Thursday, November 24, 2005

The End of an Era - Drucker Dies

If there is one person I can claim to have read, followed and learnt from is Peter Drucker. He is thinker extraordinaire.

Sadly, Dr. Drucker died on Nov 11th 2005 at the ripe old age of 95. I feel a sense of sadness as I have been his fan for a long time now. I feel as if a dear one has died.

Drucker is hailed by many as the "father of management". the Economist recently wrote that he is " one management thinker every educated person should read".

Of the 40 odd books he wrote I own atleast 18 of them. I am a big fan of Peter. Whatever I have learnt about management, my princilples, the thinking patterns, the big picture ideas have come from him. If not for him, I would not be what I am.

For me. Drucker is the one person everybody should read. Not only has written widely, he has a big heart and a continous view on the long-term, history and big picture stuff. Above all Drucker shows the "direction", he is the "compass", he talks a lot about "effectiveness" and it is upto us to find the tools to get that done.

Doing my MBA I miss reading him. I am surprised that my Uni does not suggest his books at all. Very strange. The MBA is full of tools and stuff. Somehow learning tools would make a smarter decision maker.

Drucker shows the way - the path to take. Tools will help us get there faster, better, easier etc.

If you have not read him, please do read him. I re-read him every time I come across a problem and find new ideas. He will be missed.

Wednesday, November 16, 2005

Accounting Course

The accounting course is going fine. We are done with the financial accounting part of it where we were taught the various rations. However, I am dissapointed till now with the course. The Prof did not get into how to use the actual analysis on a company but rather gave some spreadsheets etc which we can get anywhere on the Net.

Now he has moved into Management Accounting which is all about costing and how to generate internal reports for startegy etc.

I am working on a group project to analyse a company called Boral Ltd. from a shareholder's perspective. This is first project in the course where I do not have a clue on where I am going.

Thursday, November 03, 2005

Ratan Tata's Interview

If there is one Corporate head that I absolutely respect in India it is Rata Tata, the Chairman of the TATA group in India.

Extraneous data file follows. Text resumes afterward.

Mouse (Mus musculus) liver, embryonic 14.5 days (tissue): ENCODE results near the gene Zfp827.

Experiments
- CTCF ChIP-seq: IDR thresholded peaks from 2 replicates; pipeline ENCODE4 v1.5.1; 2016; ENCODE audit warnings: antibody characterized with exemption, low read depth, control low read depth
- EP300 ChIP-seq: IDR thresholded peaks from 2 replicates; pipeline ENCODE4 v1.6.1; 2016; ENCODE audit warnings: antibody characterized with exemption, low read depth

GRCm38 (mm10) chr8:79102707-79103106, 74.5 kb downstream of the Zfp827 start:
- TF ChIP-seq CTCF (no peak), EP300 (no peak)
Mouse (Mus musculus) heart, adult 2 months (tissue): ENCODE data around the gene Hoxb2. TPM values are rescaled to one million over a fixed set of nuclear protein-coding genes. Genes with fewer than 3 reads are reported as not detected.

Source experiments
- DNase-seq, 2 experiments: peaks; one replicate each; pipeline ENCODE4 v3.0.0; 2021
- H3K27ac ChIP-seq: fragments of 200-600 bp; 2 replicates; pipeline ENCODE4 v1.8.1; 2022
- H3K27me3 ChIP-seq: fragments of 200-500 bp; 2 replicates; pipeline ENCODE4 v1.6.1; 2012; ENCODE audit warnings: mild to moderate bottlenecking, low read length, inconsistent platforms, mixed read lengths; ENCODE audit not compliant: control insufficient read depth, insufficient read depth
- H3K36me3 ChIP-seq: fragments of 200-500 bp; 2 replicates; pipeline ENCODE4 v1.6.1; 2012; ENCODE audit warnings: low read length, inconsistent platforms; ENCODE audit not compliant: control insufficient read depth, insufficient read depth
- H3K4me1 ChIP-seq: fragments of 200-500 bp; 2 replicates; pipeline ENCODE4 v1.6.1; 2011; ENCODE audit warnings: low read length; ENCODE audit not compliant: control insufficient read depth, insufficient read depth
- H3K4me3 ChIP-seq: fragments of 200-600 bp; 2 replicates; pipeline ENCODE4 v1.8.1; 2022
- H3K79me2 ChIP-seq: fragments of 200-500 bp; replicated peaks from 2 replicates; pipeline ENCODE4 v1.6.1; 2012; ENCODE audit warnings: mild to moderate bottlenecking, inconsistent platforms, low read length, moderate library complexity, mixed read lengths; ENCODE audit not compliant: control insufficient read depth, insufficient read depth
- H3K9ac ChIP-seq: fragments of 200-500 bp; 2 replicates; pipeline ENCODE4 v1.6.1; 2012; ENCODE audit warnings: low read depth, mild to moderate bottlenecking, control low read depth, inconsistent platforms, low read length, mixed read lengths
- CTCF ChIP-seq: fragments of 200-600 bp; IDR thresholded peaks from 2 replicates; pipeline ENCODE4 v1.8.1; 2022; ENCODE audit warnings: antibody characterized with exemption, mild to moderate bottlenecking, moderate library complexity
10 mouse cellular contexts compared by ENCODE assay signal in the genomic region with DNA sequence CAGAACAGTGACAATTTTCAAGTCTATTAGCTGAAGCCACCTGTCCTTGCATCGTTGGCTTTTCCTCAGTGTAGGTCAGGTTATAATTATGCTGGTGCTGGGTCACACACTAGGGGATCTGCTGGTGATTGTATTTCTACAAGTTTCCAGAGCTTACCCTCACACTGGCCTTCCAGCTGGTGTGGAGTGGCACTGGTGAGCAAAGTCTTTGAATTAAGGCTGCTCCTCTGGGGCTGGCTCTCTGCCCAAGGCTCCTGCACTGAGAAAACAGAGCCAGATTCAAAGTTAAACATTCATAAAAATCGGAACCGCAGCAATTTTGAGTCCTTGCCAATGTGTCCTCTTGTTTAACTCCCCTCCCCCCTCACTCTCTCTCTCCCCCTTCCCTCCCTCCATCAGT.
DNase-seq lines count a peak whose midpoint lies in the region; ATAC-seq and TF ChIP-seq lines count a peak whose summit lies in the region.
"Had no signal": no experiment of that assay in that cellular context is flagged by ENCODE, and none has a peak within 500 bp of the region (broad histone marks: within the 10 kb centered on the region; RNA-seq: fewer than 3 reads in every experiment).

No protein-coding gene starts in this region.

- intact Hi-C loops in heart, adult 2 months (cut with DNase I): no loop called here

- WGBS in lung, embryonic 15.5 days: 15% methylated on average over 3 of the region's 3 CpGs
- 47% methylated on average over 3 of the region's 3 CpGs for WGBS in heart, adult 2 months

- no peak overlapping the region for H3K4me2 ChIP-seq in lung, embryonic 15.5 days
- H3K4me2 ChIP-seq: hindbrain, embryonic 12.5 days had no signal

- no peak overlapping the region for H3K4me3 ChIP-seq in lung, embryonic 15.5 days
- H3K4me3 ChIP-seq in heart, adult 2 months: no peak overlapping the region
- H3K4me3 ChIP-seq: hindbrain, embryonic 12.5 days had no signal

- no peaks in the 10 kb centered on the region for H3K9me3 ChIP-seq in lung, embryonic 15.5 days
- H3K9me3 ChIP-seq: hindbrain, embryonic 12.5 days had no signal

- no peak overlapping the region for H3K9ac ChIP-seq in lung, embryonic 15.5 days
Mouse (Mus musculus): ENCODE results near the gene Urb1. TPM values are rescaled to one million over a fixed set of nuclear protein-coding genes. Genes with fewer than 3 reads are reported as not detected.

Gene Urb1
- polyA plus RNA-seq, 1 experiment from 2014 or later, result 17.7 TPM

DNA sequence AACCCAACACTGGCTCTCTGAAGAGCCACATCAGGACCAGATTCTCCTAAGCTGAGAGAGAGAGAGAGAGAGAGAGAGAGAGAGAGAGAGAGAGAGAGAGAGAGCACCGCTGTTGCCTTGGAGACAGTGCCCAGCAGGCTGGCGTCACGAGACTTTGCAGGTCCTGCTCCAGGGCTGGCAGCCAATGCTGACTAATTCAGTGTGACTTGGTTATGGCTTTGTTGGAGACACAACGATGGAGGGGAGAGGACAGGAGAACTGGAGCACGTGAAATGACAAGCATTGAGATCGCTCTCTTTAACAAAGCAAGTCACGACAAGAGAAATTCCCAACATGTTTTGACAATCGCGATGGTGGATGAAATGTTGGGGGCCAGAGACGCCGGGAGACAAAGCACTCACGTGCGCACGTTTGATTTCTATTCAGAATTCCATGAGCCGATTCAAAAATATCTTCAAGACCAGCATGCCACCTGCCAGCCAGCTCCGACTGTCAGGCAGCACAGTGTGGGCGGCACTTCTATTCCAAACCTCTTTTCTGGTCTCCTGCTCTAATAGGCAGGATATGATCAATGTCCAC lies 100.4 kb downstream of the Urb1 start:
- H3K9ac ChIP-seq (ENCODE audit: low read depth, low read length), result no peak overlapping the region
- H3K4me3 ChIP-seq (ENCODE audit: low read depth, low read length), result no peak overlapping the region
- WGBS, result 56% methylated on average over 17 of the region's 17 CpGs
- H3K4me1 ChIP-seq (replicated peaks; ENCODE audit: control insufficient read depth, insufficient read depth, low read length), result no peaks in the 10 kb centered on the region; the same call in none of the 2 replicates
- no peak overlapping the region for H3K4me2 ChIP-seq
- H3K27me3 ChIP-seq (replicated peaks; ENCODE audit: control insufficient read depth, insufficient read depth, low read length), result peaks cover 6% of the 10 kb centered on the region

A recent McKinsey Interview with him tells us more about him.

Some excerpts:

companies that are not good corporate citizens—that don't hold to standards and that allow the environment and the community to suffer—are really criminals in today's world

What I feel most proud of is that we have been able to grow without compromising any of the values or ethical standards that we consider important. And I am not harping on this hypocritically. It was a major decision to uphold these values and ethics in an environment that is deteriorating around you. If we had compromised them, we could have done much better, grown much faster, and perhaps been regarded as much more successful in the pure business sense. But we would have lost the one differentiation that this group has against others in the country. We would have been just another venal business house.

I have been involved with South Africa for perhaps seven or eight years. There was such an enormous disparity between rich and poor, and I always felt that this large poor community had been exploited over the years. So I met [Thabo] Mbeki before he became president—this was in [Nelson] Mandela's time—and I said we really wanted to do something in South Africa to give to the country rather than take away from it.

We have been a very measured, very cautious group, which has looked at the market, decided what was safe, and then moved in. We need instead to lead and not just follow. We have to take more risks and gain predominance in that manner. Targeting the larger part of the income pyramid is an important part of what Tata will be doing.